Home' Future Building: The Australian Infrastructure Review : July 2011 Contents 10 futurebuilding
Volume 2 Number 1
The public in New South Wales are well aware
of the problem – much of the anger unleashed on the
former government at the March election has been
attributed to taxpayers exhausted by growing travel
times and infuriated by perpetual broken promises.
In the lead-up to the March poll, the Coalition
portrayed the state’s dysfunctional transport system
as the emblem of the state’s broader infrastructure
nightmare. Not surprisingly, Premier Barry O’Farrell
has made rail transport a central focus for his new
government, committing to completing the South
West Rail Link and commencing the massive North
West Rail Link – a project that has been promised for
decades but never progressed.
To ease the crowding on trains, his government
has also promised 135 new express or semi-express
train services on lines including the Blue Mountains,
Penrith and Campbelltown. That’s significantly
fewer than the 400-plus services a day cut by the
former government to stabilise reliability on a failing
network, but new state Transport Minister Gladys
Berejiklian would say it’s the first step on a long
Berejiklian concedes she has a massive job
ahead of her to once again build people’s trust in the
system. It will take time to get it right, she says, but
the focus has to shift. By shifting that focus towards
customer services, Berejiklian believes more people
will trust the system – meaning more people will use
Significantly, she had only been in office for a few
weeks when an outage crippled Sydney’s train lines
and left 100,000 people stranded during the morning
peak. At the time, she said commuters should continue
to expect interruptions until the system was fixed.
‘We have inherited a system which has had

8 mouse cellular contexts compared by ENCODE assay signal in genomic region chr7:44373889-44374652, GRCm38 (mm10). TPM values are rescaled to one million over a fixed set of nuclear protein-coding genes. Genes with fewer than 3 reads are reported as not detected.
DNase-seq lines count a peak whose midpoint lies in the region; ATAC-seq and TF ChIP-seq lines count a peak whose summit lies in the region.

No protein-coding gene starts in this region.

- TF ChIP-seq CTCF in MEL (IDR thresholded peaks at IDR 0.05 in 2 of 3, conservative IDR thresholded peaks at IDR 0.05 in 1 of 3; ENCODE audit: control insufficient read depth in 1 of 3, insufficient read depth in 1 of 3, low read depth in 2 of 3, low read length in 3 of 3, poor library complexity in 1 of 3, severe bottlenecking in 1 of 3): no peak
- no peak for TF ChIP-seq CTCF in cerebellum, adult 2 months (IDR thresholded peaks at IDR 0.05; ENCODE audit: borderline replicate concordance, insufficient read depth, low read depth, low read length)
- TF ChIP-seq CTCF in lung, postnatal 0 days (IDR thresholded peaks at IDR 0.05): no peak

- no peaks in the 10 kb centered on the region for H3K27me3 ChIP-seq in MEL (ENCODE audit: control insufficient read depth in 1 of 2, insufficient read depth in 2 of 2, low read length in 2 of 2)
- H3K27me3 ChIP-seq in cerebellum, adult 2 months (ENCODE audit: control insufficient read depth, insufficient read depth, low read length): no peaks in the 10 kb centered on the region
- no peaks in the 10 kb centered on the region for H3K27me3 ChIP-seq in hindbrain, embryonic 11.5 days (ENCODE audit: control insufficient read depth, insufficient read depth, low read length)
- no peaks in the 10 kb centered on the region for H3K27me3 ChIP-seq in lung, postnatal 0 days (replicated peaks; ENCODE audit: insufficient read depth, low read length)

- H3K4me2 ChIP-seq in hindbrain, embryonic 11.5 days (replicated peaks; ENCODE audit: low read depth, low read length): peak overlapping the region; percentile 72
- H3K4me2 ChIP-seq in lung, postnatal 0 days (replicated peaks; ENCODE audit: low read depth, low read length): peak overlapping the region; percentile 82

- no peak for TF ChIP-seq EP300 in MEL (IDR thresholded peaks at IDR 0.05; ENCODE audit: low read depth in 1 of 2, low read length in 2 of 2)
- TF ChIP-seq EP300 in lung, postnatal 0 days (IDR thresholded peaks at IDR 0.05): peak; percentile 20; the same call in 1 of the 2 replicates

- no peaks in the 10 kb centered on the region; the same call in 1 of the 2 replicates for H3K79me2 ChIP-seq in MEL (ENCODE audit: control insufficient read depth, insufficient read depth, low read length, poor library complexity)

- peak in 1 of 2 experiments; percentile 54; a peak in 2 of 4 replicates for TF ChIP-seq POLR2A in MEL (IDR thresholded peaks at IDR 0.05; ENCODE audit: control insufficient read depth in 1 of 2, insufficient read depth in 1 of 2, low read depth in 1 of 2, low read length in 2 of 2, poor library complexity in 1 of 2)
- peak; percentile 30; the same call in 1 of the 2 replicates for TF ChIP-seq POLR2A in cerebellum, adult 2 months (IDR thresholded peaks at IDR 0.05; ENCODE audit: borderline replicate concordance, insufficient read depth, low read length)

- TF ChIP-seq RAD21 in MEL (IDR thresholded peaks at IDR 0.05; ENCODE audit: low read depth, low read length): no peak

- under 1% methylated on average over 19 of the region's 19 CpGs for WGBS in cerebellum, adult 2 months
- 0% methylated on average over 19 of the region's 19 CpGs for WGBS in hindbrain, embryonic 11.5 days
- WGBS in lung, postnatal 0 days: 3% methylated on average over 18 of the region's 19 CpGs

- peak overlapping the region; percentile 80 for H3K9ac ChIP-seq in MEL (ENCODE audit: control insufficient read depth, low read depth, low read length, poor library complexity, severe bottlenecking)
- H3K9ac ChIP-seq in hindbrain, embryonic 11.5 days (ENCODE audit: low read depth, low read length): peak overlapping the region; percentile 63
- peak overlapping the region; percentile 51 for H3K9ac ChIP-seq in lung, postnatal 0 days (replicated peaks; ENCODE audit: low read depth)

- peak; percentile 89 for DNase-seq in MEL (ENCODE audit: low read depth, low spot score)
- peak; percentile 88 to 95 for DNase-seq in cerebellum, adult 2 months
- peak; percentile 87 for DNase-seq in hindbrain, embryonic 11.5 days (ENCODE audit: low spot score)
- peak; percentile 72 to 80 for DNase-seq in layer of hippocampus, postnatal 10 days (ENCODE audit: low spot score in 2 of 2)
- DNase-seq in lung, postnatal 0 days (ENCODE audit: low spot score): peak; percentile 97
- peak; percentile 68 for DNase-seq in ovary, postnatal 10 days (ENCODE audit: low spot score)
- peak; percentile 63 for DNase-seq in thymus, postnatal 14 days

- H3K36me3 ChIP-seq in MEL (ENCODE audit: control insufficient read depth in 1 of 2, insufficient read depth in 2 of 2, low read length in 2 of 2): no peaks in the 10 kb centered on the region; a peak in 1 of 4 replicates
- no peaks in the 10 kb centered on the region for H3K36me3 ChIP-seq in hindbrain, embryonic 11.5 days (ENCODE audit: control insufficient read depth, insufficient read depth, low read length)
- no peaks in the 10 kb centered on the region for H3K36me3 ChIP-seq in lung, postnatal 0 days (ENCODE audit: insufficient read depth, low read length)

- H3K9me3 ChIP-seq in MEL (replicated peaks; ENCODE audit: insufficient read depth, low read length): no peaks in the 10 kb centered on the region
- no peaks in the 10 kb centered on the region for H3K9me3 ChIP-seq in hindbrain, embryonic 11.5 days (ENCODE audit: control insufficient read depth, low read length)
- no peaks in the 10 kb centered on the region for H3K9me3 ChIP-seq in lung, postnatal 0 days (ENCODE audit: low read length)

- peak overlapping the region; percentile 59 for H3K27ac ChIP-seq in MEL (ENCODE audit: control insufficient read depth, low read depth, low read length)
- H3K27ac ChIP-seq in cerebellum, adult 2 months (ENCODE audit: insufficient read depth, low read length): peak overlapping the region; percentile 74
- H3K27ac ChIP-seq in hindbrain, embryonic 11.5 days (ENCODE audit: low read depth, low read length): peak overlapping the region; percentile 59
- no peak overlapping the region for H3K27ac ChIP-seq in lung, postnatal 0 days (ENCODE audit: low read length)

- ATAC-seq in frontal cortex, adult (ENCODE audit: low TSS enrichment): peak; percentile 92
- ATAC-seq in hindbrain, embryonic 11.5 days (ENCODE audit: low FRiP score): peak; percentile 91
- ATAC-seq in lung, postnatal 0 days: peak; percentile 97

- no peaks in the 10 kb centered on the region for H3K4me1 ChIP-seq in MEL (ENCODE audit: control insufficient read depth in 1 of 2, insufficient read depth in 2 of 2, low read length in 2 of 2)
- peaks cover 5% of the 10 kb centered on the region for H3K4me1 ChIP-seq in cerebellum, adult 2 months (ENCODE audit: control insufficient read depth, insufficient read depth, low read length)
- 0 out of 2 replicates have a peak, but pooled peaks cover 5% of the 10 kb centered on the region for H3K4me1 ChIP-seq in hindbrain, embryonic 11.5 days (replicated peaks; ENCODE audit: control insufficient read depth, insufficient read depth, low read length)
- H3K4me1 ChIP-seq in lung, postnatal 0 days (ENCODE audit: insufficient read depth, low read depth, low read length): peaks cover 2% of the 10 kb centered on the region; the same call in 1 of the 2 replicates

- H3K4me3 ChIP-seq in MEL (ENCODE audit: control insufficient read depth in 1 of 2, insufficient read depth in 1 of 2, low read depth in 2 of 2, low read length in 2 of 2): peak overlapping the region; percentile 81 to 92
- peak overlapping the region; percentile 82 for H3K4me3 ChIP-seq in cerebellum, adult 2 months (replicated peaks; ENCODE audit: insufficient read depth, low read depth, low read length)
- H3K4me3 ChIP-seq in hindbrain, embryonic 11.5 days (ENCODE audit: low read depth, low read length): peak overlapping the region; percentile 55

declining infrastructure and under-investment, which
has had a very ad hoc approach, which has been very
fragmented with a separate roads policy, separate rail
policy and separate bus policy,’ Berejiklian says.
‘We have essentially inherited a transport mess.
We are aware of that and we know the tough decisions
we need to make to improve things. That is why we
have embarked on this reform process.’
It could take 18 months or two years before
commuters start seeing real changes on the network.
‘We know it is not going to change overnight,’ she
says. ‘To build a world-class public transport system
takes time. We know there are going to be bumps in
the road, but we are also absolutely convinced that
we will have a system which services the public much
better than what they are receiving now.’
One of the new government’s first announcements
was the establishment of an integrated transport
authority – which will, for the first time, manage
planning and policy across all modes of transport.
Until now, roads policy and planning has been run
separately from public transport. As a result, planning
for the transport network sometimes did not enjoy
Sydney’s transport – rail,
road and harbour – is
in need of immediate
attention. THIS PAge:
Gladys Berejiklian addresses
the media. rIgHT:
Chatswood Station, Sydney.
The government has
promised new services on a
number of rail lines.
Gladys vows change; one step at a time
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